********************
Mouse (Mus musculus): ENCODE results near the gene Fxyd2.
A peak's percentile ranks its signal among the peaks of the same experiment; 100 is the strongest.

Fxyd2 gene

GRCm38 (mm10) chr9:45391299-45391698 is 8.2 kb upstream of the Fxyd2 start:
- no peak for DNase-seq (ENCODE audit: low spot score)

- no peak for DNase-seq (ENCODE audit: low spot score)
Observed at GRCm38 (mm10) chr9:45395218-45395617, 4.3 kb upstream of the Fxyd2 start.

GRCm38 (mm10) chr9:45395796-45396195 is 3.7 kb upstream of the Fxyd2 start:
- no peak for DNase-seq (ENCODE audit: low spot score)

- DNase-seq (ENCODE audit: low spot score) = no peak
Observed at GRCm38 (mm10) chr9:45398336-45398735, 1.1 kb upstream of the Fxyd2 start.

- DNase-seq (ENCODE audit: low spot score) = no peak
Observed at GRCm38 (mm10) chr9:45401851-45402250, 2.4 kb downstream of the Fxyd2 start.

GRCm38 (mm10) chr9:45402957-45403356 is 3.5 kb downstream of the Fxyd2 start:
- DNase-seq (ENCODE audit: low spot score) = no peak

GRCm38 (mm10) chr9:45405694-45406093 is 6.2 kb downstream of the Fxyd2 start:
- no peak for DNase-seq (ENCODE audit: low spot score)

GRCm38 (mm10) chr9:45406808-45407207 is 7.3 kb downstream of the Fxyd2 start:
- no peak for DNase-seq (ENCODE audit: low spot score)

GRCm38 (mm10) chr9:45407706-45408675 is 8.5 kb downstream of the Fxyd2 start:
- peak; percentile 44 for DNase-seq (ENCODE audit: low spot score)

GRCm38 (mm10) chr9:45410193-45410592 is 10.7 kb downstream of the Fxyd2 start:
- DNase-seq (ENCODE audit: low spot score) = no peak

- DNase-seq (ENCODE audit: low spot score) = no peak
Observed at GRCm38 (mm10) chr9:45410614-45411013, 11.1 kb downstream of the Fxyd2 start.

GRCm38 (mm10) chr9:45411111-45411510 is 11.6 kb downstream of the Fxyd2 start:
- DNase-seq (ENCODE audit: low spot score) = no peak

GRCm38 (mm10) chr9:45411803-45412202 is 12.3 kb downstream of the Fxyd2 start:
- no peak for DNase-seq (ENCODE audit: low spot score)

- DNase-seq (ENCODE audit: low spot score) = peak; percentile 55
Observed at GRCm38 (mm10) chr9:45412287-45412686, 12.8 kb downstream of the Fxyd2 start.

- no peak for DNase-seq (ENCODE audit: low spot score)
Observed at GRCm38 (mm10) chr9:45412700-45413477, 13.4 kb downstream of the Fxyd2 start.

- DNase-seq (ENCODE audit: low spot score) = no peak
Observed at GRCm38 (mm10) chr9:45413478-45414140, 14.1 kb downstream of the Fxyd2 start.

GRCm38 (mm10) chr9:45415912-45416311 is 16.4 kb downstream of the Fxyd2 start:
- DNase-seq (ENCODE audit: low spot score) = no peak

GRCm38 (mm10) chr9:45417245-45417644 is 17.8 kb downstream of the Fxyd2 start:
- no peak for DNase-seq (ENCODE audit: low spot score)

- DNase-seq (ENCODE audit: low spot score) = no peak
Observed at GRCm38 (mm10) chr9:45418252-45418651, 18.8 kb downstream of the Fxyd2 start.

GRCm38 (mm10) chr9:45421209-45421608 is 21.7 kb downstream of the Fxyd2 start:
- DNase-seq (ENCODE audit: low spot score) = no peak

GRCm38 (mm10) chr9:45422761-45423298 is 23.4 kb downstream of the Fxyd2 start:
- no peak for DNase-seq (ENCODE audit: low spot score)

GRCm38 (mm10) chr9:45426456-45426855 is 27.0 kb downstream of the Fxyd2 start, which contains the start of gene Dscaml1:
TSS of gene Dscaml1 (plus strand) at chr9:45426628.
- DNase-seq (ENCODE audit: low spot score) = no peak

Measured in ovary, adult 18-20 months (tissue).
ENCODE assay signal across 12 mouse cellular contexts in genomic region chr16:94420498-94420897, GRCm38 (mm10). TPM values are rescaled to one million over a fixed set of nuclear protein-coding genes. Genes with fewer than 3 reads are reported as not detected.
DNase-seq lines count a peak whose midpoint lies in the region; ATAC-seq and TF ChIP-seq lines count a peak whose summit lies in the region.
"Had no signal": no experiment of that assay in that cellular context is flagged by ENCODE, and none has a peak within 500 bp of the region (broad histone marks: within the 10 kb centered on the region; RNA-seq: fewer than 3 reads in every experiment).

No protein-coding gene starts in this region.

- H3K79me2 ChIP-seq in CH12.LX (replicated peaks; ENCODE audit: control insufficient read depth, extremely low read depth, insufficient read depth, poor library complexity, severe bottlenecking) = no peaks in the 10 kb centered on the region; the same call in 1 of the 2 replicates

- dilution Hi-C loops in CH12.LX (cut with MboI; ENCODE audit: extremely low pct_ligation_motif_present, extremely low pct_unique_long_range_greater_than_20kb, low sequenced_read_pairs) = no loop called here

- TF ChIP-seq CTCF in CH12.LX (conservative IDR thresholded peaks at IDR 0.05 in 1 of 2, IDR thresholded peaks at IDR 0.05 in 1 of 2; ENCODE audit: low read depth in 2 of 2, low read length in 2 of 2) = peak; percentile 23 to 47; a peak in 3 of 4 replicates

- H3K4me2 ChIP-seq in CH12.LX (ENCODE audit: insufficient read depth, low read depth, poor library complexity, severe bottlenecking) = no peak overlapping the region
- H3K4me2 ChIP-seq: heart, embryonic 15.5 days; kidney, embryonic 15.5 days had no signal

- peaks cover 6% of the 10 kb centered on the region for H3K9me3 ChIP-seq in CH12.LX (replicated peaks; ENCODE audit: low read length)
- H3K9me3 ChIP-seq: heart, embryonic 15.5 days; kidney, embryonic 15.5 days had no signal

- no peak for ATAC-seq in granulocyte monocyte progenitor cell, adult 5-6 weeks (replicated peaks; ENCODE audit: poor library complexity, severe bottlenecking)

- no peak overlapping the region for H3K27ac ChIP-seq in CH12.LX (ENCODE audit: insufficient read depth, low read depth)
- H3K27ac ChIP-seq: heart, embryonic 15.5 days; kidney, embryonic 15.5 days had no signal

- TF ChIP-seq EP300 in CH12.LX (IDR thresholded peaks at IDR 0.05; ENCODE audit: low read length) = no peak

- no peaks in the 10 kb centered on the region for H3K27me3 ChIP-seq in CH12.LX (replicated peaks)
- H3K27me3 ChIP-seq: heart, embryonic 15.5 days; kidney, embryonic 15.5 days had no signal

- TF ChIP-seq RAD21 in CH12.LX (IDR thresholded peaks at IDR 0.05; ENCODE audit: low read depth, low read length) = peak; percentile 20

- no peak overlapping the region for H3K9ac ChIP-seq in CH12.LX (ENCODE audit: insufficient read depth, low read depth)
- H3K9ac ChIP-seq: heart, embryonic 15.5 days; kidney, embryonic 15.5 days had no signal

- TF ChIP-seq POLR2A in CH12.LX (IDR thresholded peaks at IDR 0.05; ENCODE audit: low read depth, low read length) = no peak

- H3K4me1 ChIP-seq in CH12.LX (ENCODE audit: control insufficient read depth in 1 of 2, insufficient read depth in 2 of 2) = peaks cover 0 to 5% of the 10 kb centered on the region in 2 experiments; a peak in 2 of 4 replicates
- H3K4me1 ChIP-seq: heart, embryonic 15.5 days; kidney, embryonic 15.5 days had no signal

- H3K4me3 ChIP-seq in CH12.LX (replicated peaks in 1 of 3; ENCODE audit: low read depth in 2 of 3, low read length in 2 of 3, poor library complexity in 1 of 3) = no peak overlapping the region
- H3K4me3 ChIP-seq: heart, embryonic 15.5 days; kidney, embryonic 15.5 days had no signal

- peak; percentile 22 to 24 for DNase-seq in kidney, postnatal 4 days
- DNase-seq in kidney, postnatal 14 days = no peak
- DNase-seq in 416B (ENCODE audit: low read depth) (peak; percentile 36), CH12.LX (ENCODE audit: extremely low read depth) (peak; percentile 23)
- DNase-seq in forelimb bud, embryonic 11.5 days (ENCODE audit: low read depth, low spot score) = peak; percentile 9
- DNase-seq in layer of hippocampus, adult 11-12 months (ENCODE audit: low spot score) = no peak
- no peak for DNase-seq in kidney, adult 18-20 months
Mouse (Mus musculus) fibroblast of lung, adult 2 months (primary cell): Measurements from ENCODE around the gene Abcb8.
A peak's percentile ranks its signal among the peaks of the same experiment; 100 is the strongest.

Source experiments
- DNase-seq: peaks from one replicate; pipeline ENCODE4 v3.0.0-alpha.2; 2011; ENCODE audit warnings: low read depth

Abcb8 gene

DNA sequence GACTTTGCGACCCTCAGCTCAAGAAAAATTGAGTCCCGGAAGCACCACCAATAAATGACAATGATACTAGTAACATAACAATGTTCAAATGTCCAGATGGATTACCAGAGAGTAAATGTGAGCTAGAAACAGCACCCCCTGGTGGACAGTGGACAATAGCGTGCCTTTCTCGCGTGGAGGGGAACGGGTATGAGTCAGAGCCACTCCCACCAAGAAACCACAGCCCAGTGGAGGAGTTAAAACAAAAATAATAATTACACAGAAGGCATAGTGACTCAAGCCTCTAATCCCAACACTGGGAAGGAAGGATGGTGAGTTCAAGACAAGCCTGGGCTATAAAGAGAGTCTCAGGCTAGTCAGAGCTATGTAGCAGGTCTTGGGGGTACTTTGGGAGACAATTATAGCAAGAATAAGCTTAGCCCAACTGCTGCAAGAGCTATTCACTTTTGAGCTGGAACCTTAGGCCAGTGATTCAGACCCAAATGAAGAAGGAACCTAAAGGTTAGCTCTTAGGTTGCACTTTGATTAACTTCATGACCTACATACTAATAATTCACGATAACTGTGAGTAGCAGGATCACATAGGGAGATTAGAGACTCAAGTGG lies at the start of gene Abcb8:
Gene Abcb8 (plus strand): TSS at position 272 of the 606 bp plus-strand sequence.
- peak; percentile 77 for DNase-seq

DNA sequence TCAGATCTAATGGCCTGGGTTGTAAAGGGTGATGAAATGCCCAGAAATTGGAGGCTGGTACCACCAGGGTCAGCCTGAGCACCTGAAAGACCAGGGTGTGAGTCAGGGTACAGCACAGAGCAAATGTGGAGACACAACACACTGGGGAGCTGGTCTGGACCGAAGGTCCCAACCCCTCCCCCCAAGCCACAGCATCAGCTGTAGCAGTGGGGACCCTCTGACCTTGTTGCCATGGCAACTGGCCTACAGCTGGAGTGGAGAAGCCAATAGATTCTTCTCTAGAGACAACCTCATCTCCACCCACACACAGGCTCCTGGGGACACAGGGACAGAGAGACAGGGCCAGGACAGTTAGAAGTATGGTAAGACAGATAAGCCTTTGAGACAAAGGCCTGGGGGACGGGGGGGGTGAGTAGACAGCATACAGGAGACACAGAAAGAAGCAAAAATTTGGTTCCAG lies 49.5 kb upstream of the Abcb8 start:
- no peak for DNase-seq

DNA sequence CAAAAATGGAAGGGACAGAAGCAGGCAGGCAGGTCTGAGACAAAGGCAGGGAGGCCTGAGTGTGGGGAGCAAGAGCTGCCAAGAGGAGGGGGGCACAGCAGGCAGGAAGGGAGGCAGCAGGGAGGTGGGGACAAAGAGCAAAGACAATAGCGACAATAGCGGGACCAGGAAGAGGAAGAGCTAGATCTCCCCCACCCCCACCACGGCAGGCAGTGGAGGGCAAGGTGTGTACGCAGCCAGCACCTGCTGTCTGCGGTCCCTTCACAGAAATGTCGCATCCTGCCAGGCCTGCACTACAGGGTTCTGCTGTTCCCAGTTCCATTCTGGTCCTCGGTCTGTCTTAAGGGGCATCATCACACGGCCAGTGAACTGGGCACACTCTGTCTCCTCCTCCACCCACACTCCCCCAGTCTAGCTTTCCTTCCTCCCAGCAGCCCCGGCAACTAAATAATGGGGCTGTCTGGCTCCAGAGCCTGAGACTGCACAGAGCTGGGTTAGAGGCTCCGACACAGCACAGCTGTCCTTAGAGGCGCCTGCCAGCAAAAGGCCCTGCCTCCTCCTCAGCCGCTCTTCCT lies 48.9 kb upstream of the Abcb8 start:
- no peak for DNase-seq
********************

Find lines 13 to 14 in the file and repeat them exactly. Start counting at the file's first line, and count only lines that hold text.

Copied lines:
Observed at GRCm38 (mm10) chr9:45401851-45402250, 2.4 kb downstream of the Fxyd2 start.

GRCm38 (mm10) chr9:45402957-45403356 is 3.5 kb downstream of the Fxyd2 start: